"A lay Catholic perspective"

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Unanswered Prayer

by Mark Fetherston


S OMETIMES PRAYER CAN BREAK OUR HEARTS. Did you ever try with all your will to get God to do something, only to have him not do it? At one time or another, most of us have wanted something very badly and prayed ourselves to exhaustion in a futile attempt to get God to come through. Pleading, offering bargains, whatever we could think of; I hesitate to use the term manipulation, but I remember...

Our oldest son was a colicky baby. For the uninitiated that means his colon was not fully developed at birth, resulting in "gas attacks", which in turn resulted in loud, sustained screaming. The effect of this on many adults is to drive us out of our minds. Temporary lulls are possible by pacing up and down while patting the baby on the back...generally all night. This being a lonnngggg way to spend a night, I once tried working my faith to a fevered pitch (which took about 20 seconds), and prayed "in the name of Jesus" for God, to be blunt, to shut the kid up! God did not. Mike kept screaming.

What went wrong? I think that instead of truly praying in the name of Jesus, I was more trying to reduce God to a sort of an omnipotent baby-sitter. Rather than conforming myself to his kingdom, I wanted God to arrange things to relieve me of my obligation of love to my son.

What a dumb example!

Okay, you may be thinking that praying to stop a baby from crying is a pretty dumb example.[1] But, when you stop to think about it, it is difficult to come up with a good example of unanswered prayer. Take the example of praying for a loved one not to die. Dying is one thing we are all guaranteed in this life, so praying to avoid it could sometimes be like praying to stop a baby from crying. Maybe a person who needs a job badly prays for it but does not get it. When you think about that one though, only one person can get any given job. So, praying for one person to get a job is really praying for all the other applicants not to get it. In other words we could be using prayer for an unfair competitive advantage. Wielding prayer as a tool to extend our will has certain failure built into it.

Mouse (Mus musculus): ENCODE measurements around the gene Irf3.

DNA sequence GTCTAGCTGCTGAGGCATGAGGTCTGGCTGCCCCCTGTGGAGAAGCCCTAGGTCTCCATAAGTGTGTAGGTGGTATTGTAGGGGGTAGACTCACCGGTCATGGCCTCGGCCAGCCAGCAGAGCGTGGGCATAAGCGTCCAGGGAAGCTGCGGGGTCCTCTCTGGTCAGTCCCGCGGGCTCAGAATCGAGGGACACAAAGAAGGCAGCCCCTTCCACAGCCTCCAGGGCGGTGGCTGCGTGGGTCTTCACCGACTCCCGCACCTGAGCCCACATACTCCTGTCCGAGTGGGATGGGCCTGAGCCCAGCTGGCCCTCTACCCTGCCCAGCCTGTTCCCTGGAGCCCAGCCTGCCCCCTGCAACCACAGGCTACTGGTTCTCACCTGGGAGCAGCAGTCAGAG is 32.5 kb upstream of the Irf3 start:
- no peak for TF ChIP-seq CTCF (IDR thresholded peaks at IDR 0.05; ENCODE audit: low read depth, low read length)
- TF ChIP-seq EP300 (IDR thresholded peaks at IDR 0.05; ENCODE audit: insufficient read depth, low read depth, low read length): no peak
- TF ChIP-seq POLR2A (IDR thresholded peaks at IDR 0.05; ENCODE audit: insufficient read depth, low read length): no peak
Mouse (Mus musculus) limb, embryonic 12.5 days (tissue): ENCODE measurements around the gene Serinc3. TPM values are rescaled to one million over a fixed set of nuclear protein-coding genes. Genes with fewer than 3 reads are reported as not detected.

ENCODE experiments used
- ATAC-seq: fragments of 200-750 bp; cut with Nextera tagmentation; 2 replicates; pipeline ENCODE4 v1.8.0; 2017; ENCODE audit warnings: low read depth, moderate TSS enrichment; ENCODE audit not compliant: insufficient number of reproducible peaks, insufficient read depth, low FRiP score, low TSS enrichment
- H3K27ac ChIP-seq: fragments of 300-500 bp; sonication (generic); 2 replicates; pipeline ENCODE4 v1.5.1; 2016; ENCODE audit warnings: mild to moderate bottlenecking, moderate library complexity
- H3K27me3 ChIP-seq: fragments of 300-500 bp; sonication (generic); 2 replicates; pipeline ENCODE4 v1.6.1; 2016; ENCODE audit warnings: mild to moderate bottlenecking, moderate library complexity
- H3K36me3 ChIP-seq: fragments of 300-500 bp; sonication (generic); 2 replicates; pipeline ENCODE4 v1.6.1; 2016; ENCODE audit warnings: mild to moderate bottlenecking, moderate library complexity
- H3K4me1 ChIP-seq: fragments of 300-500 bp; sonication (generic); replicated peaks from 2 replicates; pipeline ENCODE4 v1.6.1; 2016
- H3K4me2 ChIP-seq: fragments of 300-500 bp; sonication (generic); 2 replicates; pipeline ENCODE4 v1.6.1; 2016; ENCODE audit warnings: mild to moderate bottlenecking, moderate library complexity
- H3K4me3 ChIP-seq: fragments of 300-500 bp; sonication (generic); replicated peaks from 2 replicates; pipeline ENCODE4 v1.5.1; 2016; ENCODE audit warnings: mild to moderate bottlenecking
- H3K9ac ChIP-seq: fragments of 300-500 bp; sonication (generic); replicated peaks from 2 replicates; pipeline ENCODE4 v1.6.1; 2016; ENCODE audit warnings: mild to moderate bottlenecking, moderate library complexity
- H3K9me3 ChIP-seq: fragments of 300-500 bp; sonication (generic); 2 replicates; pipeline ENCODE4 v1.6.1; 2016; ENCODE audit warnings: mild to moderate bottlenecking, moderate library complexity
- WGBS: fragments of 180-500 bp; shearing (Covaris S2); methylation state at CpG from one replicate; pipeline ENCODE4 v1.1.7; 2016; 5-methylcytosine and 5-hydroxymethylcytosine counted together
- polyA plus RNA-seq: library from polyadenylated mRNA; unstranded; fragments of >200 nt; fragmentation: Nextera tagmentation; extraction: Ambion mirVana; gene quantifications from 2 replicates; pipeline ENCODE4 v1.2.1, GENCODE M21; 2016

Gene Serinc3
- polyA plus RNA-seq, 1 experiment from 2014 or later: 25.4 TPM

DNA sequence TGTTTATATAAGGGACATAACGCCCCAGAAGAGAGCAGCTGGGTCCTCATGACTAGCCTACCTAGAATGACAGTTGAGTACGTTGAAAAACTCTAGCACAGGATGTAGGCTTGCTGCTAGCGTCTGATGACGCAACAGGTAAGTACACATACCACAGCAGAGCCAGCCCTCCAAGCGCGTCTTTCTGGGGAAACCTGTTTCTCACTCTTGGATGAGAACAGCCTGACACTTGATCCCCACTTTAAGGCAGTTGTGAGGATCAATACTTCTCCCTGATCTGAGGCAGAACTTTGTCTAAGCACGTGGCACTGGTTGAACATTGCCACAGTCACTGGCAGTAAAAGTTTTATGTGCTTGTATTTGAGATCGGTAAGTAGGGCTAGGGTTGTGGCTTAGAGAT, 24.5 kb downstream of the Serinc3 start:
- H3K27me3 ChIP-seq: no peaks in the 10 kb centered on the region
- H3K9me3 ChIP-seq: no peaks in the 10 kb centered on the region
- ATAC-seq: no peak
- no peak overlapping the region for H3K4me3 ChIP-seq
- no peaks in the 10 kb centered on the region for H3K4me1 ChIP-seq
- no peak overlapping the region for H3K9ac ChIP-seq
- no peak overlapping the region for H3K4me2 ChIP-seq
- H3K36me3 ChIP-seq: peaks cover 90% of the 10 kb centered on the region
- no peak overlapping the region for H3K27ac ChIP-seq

I am not saying not to pray for these things! We can and should pray for anything. It is very important to bring the power of prayer into everyday situations. Jesus cares deeply about the crying baby, the dying loved one and the person who needs a job. However, we need to surrender to the Holy Spirit and let God form our prayer. What does that mean? When we are concerned for someone or something, it is often difficult to see God's will. Although we might think we see it very clearly, we are more likely to be applying human reasoning to our situation. As we pray we start to relax in the presence of God and open our hearts in trust. In this atmosphere the intensity of any immediate threat is gradually reduced and we are able to repent from our fears, self-interest, or whatever. Then it is much easier to pray for God's will to be done, trusting that our loving God will always care for us and give us the strength to endure any trial.